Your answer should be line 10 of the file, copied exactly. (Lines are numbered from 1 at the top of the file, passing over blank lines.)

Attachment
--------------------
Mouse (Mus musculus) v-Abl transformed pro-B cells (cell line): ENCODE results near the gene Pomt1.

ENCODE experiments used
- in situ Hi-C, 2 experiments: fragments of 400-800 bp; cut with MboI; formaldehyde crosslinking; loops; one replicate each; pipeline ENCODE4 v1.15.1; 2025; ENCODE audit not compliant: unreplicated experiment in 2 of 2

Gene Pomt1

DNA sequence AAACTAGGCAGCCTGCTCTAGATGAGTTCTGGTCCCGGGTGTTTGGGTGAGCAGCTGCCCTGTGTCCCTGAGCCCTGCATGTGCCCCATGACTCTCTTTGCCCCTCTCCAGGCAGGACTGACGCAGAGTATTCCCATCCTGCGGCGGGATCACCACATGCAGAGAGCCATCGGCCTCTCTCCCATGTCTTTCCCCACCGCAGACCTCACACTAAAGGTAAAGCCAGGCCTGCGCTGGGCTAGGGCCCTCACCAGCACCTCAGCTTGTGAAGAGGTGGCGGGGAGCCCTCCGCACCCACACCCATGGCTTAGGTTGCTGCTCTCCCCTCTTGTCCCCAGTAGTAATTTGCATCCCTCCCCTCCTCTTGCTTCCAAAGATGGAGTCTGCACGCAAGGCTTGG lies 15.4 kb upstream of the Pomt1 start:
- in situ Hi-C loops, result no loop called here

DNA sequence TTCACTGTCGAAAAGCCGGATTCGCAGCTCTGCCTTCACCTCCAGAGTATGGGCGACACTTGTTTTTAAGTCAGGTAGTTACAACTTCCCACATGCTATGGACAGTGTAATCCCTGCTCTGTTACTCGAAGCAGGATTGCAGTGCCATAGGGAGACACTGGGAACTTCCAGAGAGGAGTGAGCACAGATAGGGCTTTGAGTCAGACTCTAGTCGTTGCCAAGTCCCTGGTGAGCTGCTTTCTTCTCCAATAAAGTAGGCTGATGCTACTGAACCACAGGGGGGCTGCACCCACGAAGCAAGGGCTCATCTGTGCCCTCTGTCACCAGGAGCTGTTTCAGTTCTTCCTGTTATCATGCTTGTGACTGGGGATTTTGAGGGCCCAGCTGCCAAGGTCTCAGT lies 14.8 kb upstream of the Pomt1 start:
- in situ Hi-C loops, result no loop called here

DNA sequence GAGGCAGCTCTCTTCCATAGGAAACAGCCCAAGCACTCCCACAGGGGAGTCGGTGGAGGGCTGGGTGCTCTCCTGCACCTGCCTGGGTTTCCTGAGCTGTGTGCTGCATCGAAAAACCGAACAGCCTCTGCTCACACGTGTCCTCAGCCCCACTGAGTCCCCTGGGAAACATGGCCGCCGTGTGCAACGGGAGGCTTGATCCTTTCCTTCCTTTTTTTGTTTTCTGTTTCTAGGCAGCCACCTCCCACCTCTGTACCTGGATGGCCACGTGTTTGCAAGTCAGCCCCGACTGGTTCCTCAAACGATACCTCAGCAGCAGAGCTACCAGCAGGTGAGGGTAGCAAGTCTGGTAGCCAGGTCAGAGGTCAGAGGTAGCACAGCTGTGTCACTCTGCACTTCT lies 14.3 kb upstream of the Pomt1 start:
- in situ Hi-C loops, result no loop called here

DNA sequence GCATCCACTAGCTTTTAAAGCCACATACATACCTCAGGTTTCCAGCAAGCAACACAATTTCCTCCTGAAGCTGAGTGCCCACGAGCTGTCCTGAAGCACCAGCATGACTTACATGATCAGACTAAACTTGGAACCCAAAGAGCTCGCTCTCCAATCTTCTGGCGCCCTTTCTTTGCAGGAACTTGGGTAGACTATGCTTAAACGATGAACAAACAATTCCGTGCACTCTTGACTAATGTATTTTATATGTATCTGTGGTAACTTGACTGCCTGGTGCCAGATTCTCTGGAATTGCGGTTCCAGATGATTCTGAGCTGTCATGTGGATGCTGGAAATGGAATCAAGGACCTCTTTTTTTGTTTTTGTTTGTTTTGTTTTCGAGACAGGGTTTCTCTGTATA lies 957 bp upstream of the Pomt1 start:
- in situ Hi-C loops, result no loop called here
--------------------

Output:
- in situ Hi-C loops, result no loop called here